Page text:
By Dale C. S. Destin
It seems like someone has forgotten to tell the Atlantic the forecast. All forecasts to date are indicating a near normal Atlantic Hurricane Season. The Atlantic Hurricane Season runs from June 1 to November 30. Notwithstanding, the second pre-season storm – Beryl – for May and the year has formed (May 26 to present). This tied with May of 1887 for the most named storms (2) in May for a given year based on record, which goes back to 1851. The other pre-season storm was Alberto – May 19-22. Although Beryl poses no threat to Antigua, many years ago two pre-season hurricanes affected the area.
All forecasts to date for the Atlantic Hurricane season call for 7 to 15 named storms – a near normal season. The near normal forecasts are due primarily to near normal sea surface temperatures across the Equatorial Tropical Pacific Ocean and normal to below normal sea surface temperatures across the North Atlantic Ocean, particularly the Tropical North Atlantic. However, although there have never been two storms in the same year in the month of May, past pre-season storms have not portend anything about the activity of the upcoming season. Of the past five seasons with pre-season storms or hurricanes, two were above normal, two were near normal and one was below normal. Of course we have never seen two tropical storms in may; let’s see how the year turns out.
Although pre-season storms do not happen often, they are not unusual in the Atlantic Basin (Atlantic Ocean, Caribbean Seas and the Gulf of Mexico). The currently define Atlantic Hurricane Season, June 1 – Nov 30, accounts for about 97% of all Atlantic tropical cyclones (storms and hurricanes); of the remaining 3%, 48% occurs in May and the other months account for the rest. Further, of the pre-season tropical cyclones, 80% occurs in May (See table 1). Off season tropical cyclones are most likely to occur in the Central to Western Atlantic Ocean and most do not make landfall. Of the tropical cyclones that did strike land, most have affected areas surrounding the Caribbean Sea. Cumulatively, these pre-season cyclones have caused the death of hundreds primarily in Hispaniola and Cuba. The strongest pre-season (and post-season) tropical cyclone was Hurricane Able in May 1951.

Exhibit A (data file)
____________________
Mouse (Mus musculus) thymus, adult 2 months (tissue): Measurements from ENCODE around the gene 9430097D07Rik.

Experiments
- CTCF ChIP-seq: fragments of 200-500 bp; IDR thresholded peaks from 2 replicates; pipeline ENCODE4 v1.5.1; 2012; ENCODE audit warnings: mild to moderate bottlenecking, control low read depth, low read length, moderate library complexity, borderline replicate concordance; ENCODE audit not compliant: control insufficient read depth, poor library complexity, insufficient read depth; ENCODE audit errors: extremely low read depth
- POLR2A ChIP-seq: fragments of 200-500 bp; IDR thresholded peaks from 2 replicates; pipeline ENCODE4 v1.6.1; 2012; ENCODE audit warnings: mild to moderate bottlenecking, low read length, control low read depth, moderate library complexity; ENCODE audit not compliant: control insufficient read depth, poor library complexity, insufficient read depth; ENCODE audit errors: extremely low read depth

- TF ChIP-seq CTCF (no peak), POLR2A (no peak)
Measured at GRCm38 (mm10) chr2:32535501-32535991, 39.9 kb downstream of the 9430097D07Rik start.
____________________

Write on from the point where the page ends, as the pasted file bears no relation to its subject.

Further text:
Antigua has been struck at least twice by pre-season tropical cyclones. The island was impacted by Hurricane Alice2 January 2 – 3, 1955. The system formed on December 30, 1954 and continued until January 6, 1955; this is the only Hurricane and the first of only two tropical cyclones to span two calendar years; the other tropical cyclone was Tropical Storm Zeta of 2005-2006. Previous to 1955, the island was impacted by (Unnamed) Hurricane One of 1908 March 7 – 8. The system formed on March 6 and dissipated March 9. Both hurricanes passed within 75 statute miles northwest of Antigua and also affected most of the rest of the Northeast Caribbean as the travelled from northeast to southwest. Both also dissipated in the Eastern Caribbean Sea near the islands (See Map 1 and 2)
The record shows that at least one tropical cyclone has occurred in every month of the year. Antigua has been affected by tropical cyclones in seven of twelve months of the year – January, March, July, August, September, October and November. For all of us in this part of the world, a certain level of preparedness is required even outside the hurricane season.
|Total and Average Number of Tropical Storms by Month
|Table 1: *Less than 0.05%. The list excludes subtropical storms. Antigua
Storms and Hurricanes are those that passed within 120 statute of the
island. Data (first 4 columns) from http://www.aoml.noaa.gov